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I can't remember where it's at, but there was a scene that discussed the obvious improvements in automation and the reduced crew sizes it allowed. I believe Prichard was involved in the discussion with some other cabinet members because they were discussing RMN manning practices and available personnel.

During the conversation they commented that the automation was far heavier than anything that the RHN had embraced.

Going back to earlier books there are other things which would keep the RHN from automating. One: Education levels. They don't have a large technically savvy and educated work force. Even though they've started turning things around, gotten rid of the dole and put the proles to work, it takes more than a decade to fix the education system. Their ships still rely on a lot of plug an play modules that lower skilled techs can swap out in the field without repairing them. The really skilled people are back at depots or shipyards. This requires the RHN to have larger installations for the same task as the RMN.

Two: Being behind the RMN tech curve, especially in miniaturization effects this too. Again, it keeps their installations larger, and the same automated tools would take up more space for them than it does for the RMN.

Three: As noted previously, Haven doesn't have the population issue that the RMN does. They go in for larger crew sizes with lower skill sets to get the job done. It's what they've got so they make it work.

And my fourth reason they don't have automation (besides the fact that it hasn't been mentioned outright) is that putting in the automation at the sort of level the RMN is using would require a significant redesign of the interior of the ship. It's probably possible in small ways through out the ship, using a ShipAlt system like the USN uses. However it wouldn't be a major reduction in personnel and big upgrade in automating without a lot of redesigning. I might even go so far as to say that it would require a whole new ship design. The RHN hasn't done that, not for their main combatants. We'd have seen mention of a change in ship classes during the battles when some character wondered about the new design vessel they were facing.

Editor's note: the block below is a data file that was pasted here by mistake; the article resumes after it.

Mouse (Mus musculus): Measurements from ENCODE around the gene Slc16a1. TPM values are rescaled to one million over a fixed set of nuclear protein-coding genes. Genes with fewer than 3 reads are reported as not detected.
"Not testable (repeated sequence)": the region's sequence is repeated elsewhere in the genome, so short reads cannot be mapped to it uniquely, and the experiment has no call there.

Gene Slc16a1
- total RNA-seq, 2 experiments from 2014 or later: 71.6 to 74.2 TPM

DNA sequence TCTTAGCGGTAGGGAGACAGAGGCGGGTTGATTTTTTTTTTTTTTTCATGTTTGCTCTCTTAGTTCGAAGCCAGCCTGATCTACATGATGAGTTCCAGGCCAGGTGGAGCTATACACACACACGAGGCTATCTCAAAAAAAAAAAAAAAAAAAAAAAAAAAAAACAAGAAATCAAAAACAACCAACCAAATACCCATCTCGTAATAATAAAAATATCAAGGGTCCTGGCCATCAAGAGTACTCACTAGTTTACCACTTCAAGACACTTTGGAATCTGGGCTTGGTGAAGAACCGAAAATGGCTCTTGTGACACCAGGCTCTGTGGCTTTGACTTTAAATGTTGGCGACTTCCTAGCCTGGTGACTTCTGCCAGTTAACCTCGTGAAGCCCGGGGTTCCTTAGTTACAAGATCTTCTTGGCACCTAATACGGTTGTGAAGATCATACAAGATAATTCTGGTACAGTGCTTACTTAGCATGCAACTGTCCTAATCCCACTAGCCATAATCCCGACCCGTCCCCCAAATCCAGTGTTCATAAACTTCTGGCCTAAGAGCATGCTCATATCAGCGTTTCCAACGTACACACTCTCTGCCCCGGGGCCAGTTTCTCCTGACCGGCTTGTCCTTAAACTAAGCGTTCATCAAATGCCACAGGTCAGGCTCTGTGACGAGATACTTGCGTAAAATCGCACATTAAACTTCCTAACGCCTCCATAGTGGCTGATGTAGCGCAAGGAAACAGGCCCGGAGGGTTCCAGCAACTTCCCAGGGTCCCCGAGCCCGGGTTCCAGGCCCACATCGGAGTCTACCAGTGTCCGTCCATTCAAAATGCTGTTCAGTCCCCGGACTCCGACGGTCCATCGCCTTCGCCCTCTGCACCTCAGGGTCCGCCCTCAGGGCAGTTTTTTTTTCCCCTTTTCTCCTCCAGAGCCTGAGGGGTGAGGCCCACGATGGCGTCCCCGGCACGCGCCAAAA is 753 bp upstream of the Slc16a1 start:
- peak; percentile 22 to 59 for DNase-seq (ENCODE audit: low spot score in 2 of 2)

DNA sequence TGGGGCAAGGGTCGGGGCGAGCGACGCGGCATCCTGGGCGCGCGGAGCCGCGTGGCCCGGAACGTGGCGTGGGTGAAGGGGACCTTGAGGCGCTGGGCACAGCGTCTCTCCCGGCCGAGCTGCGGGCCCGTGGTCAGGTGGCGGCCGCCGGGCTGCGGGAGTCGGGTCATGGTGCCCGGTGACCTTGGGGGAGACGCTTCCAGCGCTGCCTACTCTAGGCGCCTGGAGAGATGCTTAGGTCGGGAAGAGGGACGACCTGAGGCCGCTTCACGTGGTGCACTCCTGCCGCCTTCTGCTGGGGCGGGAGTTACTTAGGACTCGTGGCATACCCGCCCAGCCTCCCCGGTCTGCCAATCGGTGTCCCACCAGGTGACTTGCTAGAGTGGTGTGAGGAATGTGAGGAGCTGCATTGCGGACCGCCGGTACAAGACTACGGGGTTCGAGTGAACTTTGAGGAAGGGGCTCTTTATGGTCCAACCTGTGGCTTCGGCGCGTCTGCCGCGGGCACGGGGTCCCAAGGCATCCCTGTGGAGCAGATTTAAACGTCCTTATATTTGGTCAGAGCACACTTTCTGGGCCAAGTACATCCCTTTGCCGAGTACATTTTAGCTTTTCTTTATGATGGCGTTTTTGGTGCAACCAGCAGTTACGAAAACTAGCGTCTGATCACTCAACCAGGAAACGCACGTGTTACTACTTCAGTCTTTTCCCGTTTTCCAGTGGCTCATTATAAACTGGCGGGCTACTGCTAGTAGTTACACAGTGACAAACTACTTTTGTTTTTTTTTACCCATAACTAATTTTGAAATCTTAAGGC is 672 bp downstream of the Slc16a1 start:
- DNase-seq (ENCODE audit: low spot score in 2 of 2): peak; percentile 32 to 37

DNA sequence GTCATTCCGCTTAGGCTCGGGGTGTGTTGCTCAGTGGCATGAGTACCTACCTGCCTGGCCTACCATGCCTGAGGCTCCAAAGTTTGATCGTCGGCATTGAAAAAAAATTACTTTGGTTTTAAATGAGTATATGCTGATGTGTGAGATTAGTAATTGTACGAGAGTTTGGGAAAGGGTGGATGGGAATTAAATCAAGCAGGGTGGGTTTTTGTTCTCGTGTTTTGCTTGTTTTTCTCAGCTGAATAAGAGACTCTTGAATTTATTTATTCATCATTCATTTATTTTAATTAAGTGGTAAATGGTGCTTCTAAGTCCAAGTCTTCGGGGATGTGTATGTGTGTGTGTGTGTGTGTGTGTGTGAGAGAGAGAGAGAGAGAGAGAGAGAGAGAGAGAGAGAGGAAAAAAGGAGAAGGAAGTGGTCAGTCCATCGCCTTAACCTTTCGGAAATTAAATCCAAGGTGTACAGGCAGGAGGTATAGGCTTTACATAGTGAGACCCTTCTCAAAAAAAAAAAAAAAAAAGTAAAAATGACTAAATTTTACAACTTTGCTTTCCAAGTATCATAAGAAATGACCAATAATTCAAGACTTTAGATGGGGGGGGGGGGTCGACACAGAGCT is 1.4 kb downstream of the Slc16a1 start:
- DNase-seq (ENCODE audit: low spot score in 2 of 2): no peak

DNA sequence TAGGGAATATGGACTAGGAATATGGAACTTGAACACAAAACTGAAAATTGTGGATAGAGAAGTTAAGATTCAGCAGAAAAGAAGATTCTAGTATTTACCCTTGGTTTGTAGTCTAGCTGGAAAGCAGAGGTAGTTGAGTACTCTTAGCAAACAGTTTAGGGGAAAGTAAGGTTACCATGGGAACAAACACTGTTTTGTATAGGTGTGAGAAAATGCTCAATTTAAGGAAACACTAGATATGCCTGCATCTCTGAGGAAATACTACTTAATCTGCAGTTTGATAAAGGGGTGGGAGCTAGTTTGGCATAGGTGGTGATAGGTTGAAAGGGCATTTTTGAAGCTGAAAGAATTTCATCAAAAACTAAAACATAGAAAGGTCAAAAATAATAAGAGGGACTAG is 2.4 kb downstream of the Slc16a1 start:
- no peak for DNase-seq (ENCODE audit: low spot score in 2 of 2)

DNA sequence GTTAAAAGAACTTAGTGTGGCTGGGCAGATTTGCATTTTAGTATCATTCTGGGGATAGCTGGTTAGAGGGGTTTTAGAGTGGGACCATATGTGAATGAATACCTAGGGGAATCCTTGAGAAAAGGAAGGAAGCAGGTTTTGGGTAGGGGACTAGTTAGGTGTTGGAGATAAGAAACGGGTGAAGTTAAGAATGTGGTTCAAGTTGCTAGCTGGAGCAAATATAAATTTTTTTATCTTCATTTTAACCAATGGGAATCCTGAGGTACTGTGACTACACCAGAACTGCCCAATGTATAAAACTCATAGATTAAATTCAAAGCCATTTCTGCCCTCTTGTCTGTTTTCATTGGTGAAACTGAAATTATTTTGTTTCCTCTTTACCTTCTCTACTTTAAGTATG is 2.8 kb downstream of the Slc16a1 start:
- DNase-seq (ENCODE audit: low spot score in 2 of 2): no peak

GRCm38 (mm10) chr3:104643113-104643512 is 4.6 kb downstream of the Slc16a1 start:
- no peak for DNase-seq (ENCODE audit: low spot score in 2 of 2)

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Re: Remaining holes in SLN intel
Post by Weird Harold   » Wed Jan 10, 2018 1:19 am

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Fireflair wrote:One: Education levels. They don't have a large technically savvy and educated work force. Even though they've started turning things around, gotten rid of the dole and put the proles to work, it takes more than a decade to fix the education system. Their ships still rely on a lot of plug an play modules that lower skilled techs can swap out in the field without repairing them. The really skilled people are back at depots or shipyards. This requires the RHN to have larger installations for the same task as the RMN.


It seems to me that this would be a factor driving the RHN towards more automation than away from automation. If you can reduce the operations manual to "Move power switch to 'ON'" you reduce the level of education required to operate a ship as well as maintain it.